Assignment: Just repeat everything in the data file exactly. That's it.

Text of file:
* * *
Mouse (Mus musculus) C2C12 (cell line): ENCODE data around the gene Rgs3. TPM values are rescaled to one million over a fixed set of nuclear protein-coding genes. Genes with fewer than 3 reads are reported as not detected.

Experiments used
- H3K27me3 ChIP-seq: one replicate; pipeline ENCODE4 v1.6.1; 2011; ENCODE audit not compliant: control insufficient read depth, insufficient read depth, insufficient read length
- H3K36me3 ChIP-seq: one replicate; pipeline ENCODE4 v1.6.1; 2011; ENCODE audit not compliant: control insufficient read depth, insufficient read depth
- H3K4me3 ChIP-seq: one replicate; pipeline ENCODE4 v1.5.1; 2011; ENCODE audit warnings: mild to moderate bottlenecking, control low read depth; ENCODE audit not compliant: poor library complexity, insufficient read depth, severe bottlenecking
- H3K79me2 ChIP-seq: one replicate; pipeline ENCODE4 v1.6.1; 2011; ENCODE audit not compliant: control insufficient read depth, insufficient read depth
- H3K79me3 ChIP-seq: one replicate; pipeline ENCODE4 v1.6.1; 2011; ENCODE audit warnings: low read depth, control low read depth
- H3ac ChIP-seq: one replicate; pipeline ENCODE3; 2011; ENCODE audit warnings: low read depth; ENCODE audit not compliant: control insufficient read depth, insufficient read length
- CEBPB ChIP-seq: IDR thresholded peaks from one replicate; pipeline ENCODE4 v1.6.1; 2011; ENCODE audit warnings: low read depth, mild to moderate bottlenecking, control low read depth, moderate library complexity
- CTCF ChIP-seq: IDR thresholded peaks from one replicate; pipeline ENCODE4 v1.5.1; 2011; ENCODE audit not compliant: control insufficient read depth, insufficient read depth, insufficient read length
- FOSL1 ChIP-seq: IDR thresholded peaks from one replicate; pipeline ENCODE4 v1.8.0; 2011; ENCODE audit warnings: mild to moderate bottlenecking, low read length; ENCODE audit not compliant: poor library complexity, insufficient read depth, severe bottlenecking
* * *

Mouse (Mus musculus) C2C12 (cell line): ENCODE data around the gene Rgs3. TPM values are rescaled to one million over a fixed set of nuclear protein-coding genes. Genes with fewer than 3 reads are reported as not detected.

Experiments used
- H3K27me3 ChIP-seq: one replicate; pipeline ENCODE4 v1.6.1; 2011; ENCODE audit not compliant: control insufficient read depth, insufficient read depth, insufficient read length
- H3K36me3 ChIP-seq: one replicate; pipeline ENCODE4 v1.6.1; 2011; ENCODE audit not compliant: control insufficient read depth, insufficient read depth
- H3K4me3 ChIP-seq: one replicate; pipeline ENCODE4 v1.5.1; 2011; ENCODE audit warnings: mild to moderate bottlenecking, control low read depth; ENCODE audit not compliant: poor library complexity, insufficient read depth, severe bottlenecking
- H3K79me2 ChIP-seq: one replicate; pipeline ENCODE4 v1.6.1; 2011; ENCODE audit not compliant: control insufficient read depth, insufficient read depth
- H3K79me3 ChIP-seq: one replicate; pipeline ENCODE4 v1.6.1; 2011; ENCODE audit warnings: low read depth, control low read depth
- H3ac ChIP-seq: one replicate; pipeline ENCODE3; 2011; ENCODE audit warnings: low read depth; ENCODE audit not compliant: control insufficient read depth, insufficient read length
- CEBPB ChIP-seq: IDR thresholded peaks from one replicate; pipeline ENCODE4 v1.6.1; 2011; ENCODE audit warnings: low read depth, mild to moderate bottlenecking, control low read depth, moderate library complexity
- CTCF ChIP-seq: IDR thresholded peaks from one replicate; pipeline ENCODE4 v1.5.1; 2011; ENCODE audit not compliant: control insufficient read depth, insufficient read depth, insufficient read length
- FOSL1 ChIP-seq: IDR thresholded peaks from one replicate; pipeline ENCODE4 v1.8.0; 2011; ENCODE audit warnings: mild to moderate bottlenecking, low read length; ENCODE audit not compliant: poor library complexity, insufficient read depth, severe bottlenecking